restrain

  • 1 restrain — re·strain /ri strān/ vt 1 a: to prevent from doing something see also restraining order at order 3b b: to limit, restrict, or keep under control 2: to moderate or limit …

    Law dictionary

  • 2 restrain — re‧strain [rɪˈstreɪn] verb [transitive] to control or limit something that is starting to increase: • tough rules to restrain the creation of monopolies • A cut in consumer credit would restrain an economic recovery. * * * restrain UK US… …

    Financial and business terms

  • 3 restrain — restrain, curb, check, bridle, inhibit are comparable when they mean to hold a person or thing back from doing something or from going too far in doing something. Restrain, the most comprehensive of these terms, may imply the intent either to… …

    New Dictionary of Synonyms

  • 4 restrain — [ri strān′] vt. [ME restreinen < OFr restreindre < L restringere < re , back + stringere, to draw tight: see STRICT] 1. to hold back from action; check; suppress; curb 2. to keep under control 3. to deprive of physical liberty, as by… …

    English World dictionary

  • 5 Restrain — Re*strain , v. t. [imp. & p. p. {Restrained}; p. pr. & vb. n. {Restraining}.] [OE. restreinen, F. restreindre, fr. L. restringere, restrictum; pref. re re + stringere to draw, bind, or press together. See {Strain}, v. t., and cf. {Restrict}.] 1.… …

    The Collaborative International Dictionary of English

  • 6 restrain — (v.) mid 14c., from stem of O.Fr. restraindre, from L. restringere draw back tightly, confine, check (see RESTRICTION (Cf. restriction)). Related: Restrained; restraining …

    Etymology dictionary

  • 7 restrain — [v] keep under control; hold back arrest, bind, bottle up, box up, bridle, chain, check, choke back, circumscribe, confine, constrain, contain, control, cool*, cork*, crack down*, curb, curtail, debar, delimit, detain, deter, direct, fetter, gag …

    New thesaurus

  • 8 restrain — ► VERB 1) keep under control or within limits. 2) deprive of freedom of movement or personal liberty. 3) repress (a strong emotion). DERIVATIVES restrainable adjective restrainer noun. ORIGIN Latin restringere tie back …

    English terms dictionary

  • 9 restrain — [[t]rɪstre͟ɪn[/t]] restrains, restraining, restrained 1) VERB If you restrain someone, you stop them from doing what they intended or wanted to do, usually by using your physical strength. [V n] Wally gripped my arm, partly to restrain me and… …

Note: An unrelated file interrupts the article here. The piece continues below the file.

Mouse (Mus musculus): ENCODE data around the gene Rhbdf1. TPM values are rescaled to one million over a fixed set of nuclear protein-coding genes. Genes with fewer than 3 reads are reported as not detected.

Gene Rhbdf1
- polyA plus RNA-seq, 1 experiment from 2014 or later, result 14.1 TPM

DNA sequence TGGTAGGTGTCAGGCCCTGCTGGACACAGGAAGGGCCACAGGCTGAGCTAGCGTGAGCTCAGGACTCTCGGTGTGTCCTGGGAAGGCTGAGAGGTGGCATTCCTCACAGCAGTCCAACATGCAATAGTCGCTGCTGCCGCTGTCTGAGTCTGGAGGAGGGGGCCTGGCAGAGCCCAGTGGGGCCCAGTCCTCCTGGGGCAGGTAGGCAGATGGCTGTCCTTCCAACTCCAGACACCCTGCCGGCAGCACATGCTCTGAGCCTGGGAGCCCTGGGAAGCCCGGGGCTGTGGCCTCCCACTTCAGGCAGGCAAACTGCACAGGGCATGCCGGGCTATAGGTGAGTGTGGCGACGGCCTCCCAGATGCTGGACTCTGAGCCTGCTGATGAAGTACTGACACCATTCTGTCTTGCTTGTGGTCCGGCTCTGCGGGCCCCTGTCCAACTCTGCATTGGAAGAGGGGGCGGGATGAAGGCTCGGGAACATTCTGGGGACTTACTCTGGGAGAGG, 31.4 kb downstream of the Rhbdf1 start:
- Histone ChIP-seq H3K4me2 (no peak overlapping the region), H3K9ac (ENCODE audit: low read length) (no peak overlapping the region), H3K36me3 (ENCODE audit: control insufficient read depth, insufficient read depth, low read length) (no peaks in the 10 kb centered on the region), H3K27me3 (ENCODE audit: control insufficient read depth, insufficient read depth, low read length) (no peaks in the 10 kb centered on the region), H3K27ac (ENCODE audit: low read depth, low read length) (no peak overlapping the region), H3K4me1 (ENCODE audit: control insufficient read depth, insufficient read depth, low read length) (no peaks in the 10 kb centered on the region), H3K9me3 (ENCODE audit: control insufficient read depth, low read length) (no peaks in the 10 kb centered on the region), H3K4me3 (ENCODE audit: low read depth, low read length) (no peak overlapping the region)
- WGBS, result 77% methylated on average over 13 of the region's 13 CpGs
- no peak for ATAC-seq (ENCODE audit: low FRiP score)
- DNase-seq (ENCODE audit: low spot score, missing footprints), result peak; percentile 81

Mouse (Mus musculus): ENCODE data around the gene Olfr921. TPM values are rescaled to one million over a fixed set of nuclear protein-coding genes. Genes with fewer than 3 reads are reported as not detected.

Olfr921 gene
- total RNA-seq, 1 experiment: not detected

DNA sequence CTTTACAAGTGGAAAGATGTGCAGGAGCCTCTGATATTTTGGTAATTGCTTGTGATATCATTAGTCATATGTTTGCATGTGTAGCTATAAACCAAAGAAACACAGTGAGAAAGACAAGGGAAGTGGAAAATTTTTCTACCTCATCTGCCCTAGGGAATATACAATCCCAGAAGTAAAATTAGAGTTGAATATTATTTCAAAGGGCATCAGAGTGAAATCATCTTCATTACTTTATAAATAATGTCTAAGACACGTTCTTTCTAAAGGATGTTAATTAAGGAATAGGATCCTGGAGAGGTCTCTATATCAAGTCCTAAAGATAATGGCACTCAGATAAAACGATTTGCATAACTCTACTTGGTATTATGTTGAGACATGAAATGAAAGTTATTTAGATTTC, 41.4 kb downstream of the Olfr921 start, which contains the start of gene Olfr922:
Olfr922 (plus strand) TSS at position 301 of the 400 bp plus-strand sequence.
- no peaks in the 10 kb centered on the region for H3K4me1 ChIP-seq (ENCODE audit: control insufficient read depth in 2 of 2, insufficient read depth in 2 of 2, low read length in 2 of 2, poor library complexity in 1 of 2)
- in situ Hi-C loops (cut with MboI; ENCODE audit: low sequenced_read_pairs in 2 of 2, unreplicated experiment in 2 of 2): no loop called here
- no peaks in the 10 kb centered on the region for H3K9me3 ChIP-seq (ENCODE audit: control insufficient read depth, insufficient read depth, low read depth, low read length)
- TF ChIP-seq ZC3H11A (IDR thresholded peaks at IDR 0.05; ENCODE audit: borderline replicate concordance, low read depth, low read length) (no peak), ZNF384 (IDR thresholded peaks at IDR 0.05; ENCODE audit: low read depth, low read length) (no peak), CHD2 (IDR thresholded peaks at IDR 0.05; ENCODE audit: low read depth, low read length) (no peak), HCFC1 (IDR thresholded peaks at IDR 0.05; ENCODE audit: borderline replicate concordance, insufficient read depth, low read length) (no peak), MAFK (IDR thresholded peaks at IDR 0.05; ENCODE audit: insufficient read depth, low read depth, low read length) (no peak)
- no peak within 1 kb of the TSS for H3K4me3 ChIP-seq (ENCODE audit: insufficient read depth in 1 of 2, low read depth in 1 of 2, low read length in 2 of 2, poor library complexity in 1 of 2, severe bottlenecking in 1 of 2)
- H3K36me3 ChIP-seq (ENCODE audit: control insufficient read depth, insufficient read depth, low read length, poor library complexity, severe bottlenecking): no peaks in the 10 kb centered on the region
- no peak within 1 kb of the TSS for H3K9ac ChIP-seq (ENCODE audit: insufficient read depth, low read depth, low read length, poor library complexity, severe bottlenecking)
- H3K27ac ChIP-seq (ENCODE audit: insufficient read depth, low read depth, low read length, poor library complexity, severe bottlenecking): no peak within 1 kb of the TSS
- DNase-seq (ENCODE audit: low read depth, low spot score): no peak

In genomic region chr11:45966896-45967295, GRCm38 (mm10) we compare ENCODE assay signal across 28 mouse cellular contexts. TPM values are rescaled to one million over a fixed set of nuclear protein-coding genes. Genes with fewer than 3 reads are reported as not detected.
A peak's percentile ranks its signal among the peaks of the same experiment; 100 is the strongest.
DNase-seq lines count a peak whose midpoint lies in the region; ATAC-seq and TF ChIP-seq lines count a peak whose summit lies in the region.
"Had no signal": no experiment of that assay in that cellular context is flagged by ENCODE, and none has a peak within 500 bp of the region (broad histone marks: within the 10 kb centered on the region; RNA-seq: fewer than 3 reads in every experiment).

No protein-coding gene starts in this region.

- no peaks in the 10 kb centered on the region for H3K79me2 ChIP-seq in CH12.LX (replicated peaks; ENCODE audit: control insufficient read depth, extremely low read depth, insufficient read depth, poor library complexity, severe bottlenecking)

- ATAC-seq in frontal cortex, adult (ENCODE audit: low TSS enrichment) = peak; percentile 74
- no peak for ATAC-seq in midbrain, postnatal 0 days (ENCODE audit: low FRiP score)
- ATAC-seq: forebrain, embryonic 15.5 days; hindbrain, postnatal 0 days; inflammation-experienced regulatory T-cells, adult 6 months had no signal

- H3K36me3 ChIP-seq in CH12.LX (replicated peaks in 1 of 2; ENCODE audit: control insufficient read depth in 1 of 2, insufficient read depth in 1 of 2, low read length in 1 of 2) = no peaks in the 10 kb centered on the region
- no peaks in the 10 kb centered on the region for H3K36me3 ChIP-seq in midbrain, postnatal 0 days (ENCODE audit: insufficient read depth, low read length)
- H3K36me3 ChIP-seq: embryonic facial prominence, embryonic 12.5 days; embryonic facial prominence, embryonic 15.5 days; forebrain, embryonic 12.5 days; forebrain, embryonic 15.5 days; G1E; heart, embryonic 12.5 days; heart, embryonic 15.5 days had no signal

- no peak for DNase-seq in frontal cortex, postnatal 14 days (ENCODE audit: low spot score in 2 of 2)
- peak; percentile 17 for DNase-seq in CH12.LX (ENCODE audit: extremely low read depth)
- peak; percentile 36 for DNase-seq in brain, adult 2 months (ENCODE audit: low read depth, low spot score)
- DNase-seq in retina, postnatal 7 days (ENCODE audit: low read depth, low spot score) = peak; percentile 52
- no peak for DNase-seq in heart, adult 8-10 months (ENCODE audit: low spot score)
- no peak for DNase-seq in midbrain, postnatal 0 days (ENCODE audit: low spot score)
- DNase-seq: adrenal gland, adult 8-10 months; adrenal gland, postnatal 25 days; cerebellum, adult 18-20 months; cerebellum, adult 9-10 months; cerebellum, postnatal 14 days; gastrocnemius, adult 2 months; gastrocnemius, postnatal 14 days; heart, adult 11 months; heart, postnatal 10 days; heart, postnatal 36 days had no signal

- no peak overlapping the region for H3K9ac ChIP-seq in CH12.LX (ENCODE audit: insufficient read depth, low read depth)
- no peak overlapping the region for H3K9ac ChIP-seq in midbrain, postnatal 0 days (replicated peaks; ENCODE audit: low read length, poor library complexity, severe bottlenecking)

English dictionary

  • 10 restrain — verb ADVERB ▪ barely ▪ I barely restrained myself from hitting him. ▪ properly ▪ The horse must be properly restrained in a location where it would not hurt itself. ▪ forcibly …

    Collocations dictionary

  • 11 restrain — transitive verb Etymology: Middle English restraynen, from Anglo French restreindre, from Latin restringere to restrain, restrict, from re + stringere to bind tight more at strain Date: 14th century 1. a. to prevent from doing, exhibiting, or… …

    New Collegiate Dictionary

  • 12 restrain — 01. Grace grabbed her friend by the arm to [restrain] him after someone tried to start a fight with him in the bar. 02. Police had to [restrain] the victim s family members when the suspect was brought into court. 03. It was hard for her to… …

    Grammatical examples in English

  • 13 restrain — re|strain [rıˈstreın] v [T] [Date: 1300 1400; : Old French; Origin: restreindre, from Latin restringere, from stringere; STRINGENT] 1.) to stop someone from doing something, often by using physical force restrain sb from doing sth ▪ I had to… …

    Dictionary of contemporary English

  • 14 restrain — verb (T) 1 to prevent someone from doing something harmful or stupid: restrain sb from doing sth: I had to restrain her from running out into the street after him. | restrain yourself (from): She could hardly restrain herself from hitting Walt. 2 …

    Longman dictionary of contemporary English

  • 15 restrain — v. (D; refl., tr.) to restrain from (to restrain smb. from committing violence) * * * [rɪ streɪn] (D; refl., tr.) to restrain from (to restrain smb. from committing violence) …

    Combinatory dictionary

  • 16 restrain */ — UK [rɪˈstreɪn] / US verb [transitive] Word forms restrain : present tense I/you/we/they restrain he/she/it restrains present participle restraining past tense restrained past participle restrained 1) to prevent someone or yourself from doing… …

    English dictionary

  • 17 restrain — restrainable, adj. restrainability, n. restrainingly, adv. /ri strayn /, v.t. 1. to hold back from action; keep in check or under control; repress: to restrain one s temper. 2. to deprive of liberty, as by arrest or the like. 3. to limit or… …

    Universalium

  • 18 restrain — See check, curb, restrain, constrain. See check, curb, restrain, constrain …

    Dictionary of problem words and expressions

  • 19 restrain — I (Roget s IV) v. 1. [To hold in check] Syn. check, control, curb, bridle, rein in, inhibit, suppress, keep in, handle, regulate, keep in line, guide, direct, keep down, keep from, repress, harness, muzzle, tether, chain, fetter, keep a rein on,… …

    English dictionary for students

  • 20 restrain — re|strain [ rı streın ] verb transitive * 1. ) to prevent someone or yourself from doing something: Please restrain yourself from coughing during the performance. 2. ) to physically control the movements of a person or animal: The passenger had… …

    Usage of the words and phrases in modern English